As most of you probably know, we’ve been inundated with orders this last month. We’re thrilled that folks are looking to our seeds during this challenging time but we’ve also had trouble keeping up. We’ve had to suspend taking new orders several times now while working to get seeds packed and shipped. We thought this would be an appropriate time to take a look behind the scenes at Southern Exposure.
The graph below compares the number of daily orders for some days in March and April from 2013 to 2020. Not shown in this graph is that we also saw an increase in order size. Folks that maybe would normally purchase just a few packets ordered more packets and larger packets (bulk sizes) this year.
The graph below compares some of the 2019 and 2020 sales by category.
Our Network of Growers of Small Growers
Did you know SESE gets approximately half of our seeds from our network of small growers? These are the seeds you see marked with a purple “S” on our website and in our catalog.
That’s a really high percentage of seeds! Most larger seed companies buy most of their seeds from wholesalers – it’s a ton of work to fill all the seed orders that come in, and directly contracting with seed growers adds a lot of extra work on top of all that order fulfillment.
Each year about 60 small farms grow seed for us. Most are family farms with few if any employees. Some grow as little as one variety while others grow as many as 40.
Before each growing season, we make a list of seeds we need and send it out to our growers. We include a price per pound or ounce of seed and a range of how many pounds/ounces we’d like. The lower end of this range is estimated to be about 1 year worth of seed and the higher side is about 2.5 to 3 years of seed. The range may be different depending upon the crop type and how well it stores.
Almost all of our farmers, aim for the high end of the range. Different varieties need to be isolated from one another, so it benefits farmers to get the most they can out of each isolation plot. For the most part, we provide the option for growing one year of seed to avoid penalizing farmers who have a bad crop due to pests or weather.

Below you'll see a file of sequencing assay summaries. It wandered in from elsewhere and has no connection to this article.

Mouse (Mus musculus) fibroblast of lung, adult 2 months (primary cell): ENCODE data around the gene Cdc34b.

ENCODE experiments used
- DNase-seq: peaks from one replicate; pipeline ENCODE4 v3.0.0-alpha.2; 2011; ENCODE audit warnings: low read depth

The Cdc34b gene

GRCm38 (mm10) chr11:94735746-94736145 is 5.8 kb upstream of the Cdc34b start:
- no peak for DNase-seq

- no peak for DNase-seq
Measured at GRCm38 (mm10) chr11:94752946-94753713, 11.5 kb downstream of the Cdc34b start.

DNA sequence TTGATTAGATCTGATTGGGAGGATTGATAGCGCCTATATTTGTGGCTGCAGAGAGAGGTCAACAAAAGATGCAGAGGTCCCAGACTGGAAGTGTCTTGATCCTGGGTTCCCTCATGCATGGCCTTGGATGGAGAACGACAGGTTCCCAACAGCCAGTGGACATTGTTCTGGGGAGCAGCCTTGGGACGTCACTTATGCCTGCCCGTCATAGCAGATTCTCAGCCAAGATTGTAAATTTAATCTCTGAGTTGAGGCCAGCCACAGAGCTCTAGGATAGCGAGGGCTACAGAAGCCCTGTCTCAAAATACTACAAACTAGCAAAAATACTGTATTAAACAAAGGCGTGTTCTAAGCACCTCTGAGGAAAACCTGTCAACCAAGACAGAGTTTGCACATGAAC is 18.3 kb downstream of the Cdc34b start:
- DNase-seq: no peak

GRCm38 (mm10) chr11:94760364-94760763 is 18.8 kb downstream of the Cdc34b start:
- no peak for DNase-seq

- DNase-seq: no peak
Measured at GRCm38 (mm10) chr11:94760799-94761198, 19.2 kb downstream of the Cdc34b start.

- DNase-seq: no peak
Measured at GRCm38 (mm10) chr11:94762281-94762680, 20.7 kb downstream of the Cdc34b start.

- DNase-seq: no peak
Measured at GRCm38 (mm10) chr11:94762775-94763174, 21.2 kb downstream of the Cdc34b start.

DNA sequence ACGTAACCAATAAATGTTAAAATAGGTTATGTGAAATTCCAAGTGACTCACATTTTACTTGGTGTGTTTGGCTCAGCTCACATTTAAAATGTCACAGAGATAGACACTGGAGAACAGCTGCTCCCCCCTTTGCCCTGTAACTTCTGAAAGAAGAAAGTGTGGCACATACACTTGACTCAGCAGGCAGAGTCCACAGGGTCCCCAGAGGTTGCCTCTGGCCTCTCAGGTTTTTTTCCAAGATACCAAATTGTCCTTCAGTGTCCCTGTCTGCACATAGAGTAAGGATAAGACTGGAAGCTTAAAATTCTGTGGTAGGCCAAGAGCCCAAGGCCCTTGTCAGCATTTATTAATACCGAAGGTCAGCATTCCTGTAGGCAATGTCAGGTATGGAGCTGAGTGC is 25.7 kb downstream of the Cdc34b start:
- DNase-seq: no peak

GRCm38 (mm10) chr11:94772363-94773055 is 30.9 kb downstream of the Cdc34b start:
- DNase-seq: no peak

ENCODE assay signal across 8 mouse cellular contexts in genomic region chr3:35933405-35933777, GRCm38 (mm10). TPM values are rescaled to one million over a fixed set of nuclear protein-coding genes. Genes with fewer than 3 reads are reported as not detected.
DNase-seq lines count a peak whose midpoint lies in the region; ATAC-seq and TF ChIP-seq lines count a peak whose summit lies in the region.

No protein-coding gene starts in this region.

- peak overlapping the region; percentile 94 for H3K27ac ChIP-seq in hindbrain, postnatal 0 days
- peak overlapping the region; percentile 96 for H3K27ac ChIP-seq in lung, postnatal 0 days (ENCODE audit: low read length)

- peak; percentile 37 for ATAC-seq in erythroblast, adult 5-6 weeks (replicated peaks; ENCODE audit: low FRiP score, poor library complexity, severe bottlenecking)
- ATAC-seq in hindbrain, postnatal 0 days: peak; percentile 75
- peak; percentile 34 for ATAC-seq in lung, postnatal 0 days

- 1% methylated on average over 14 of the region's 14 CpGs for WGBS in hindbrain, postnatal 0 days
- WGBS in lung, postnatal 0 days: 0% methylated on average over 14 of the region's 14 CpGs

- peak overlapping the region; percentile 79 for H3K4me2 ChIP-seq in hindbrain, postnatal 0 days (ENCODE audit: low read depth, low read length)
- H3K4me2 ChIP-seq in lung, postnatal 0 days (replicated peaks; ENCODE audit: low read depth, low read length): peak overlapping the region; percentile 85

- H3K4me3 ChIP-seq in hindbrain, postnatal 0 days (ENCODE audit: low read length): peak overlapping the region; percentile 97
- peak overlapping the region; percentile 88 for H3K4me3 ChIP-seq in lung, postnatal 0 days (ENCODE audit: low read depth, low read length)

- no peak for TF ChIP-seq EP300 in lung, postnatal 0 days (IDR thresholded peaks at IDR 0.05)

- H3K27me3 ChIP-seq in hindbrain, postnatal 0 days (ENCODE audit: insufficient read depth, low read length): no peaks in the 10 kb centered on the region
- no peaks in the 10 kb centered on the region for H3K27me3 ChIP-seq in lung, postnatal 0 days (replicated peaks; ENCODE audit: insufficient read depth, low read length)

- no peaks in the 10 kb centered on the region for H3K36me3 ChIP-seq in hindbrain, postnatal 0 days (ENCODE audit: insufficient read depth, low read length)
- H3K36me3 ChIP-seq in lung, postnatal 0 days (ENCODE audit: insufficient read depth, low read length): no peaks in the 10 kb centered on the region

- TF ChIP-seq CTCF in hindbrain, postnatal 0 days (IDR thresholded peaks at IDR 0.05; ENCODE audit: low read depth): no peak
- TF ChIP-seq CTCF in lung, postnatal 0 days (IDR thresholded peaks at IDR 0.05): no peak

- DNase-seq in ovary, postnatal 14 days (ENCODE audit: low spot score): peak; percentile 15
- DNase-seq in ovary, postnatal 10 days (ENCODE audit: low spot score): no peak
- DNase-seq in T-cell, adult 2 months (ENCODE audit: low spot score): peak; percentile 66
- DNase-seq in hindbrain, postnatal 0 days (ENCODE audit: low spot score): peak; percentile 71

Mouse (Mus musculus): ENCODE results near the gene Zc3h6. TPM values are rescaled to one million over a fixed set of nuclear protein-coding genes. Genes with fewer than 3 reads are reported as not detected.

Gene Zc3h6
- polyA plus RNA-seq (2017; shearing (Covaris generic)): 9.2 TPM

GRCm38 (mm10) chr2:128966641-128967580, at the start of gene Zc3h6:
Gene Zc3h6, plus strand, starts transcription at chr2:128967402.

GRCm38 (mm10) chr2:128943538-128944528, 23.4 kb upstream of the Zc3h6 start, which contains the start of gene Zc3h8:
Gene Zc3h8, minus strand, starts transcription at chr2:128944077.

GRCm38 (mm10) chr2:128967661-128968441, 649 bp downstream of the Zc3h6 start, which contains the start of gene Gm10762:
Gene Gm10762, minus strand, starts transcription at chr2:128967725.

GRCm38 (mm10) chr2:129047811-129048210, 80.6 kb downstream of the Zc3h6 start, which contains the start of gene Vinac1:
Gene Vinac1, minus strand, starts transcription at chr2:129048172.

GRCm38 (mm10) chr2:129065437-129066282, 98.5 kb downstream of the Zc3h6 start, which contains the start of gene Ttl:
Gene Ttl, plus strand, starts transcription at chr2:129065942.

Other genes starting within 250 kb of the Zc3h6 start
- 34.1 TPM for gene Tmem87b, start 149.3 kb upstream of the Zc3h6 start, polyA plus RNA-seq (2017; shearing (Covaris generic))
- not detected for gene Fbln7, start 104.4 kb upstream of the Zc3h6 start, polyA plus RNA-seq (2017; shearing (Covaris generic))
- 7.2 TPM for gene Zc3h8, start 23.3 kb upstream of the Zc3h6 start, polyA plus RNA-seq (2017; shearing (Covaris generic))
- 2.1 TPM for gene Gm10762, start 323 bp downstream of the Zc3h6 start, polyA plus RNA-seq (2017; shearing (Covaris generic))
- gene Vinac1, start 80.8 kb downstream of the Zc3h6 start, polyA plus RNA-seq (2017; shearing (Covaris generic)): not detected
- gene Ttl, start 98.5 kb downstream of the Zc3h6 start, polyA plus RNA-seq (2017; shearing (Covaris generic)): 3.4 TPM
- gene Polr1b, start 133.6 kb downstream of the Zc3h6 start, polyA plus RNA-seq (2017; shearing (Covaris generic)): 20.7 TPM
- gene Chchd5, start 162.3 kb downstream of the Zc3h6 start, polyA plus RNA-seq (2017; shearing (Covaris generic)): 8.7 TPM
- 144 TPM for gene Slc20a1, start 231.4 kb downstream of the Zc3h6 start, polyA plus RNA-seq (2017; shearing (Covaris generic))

Small Growers and the Pandemic
As far as the pandemic is concerned, we see a few benefits from our network of small growers. The first is that we purchase more than 1 year of seed. This helps us be prepared for years like this year when we received more and larger orders than expected. Also, on small family farms with few employees, we don’t see workers crowded into tight conditions that you see with larger industrial-scale operations.
However, many of our seed growers are older folks who would be considered at relatively high risk of experiencing serious side effects from COVID 19. We love our seed growers and are hoping they all have a healthy, happy, and successful growing season.
We also purchase wholesale seed. These seeds don’t have the purple “S” in our catalog and on our website that seeds from small growers do.
We strive to work with companies that value organic agriculture as we do. Terra Organics, Seven Springs Farm, and A. P. Whaley Seeds are great examples of our wholesale sources.
Partially because of the quantity of seed we purchase at a time, we have a lot of seed storage. We keep our seeds in a walk-in freezer and climate-controlled storage room.
Seeds can remain viable for many years if properly harvested and stored. As we only want to provide our customers with quality seed with high germination rates, we only store for a few years at a time and test our seed each year.
What does the future bring?
- If sustained, our unusually high sales mean that we might sell out of half of the varieties grown by our small growers. First, we’d run out of seed grown and then shipped to us in the fall of 2018, which we sold in 2019 and 2020. The seed grown in 2019 is expected to last through 2020 and 2021.
- We expect our wholesale seeds already on hand to last until the fall of 2020 (some until late 2021).
- We may sell out of certain varieties but we won’t sell out of whole crops.
- Beans and southern peas were most affected by the sales surge. Pole beans in particular are difficult for growers because they require trellising which involves extra work and expense.
- We had a few crops that were removed from the 2020 catalog due to lower sales that may be back for 2021 if we run out of other varieties.
- We’ll be asking our growers if they’re interested in increasing their production by 10% this year.
- You might see a change in the size of our seed packets to make things easier on our supplier, Cambridge-Pacific.
While not all of our seeds come from small growers, we feel supporting these farms goes a long way to making our company more sustainable and resilient. Thanks to all of our customers for joining us in supporting family farms each year.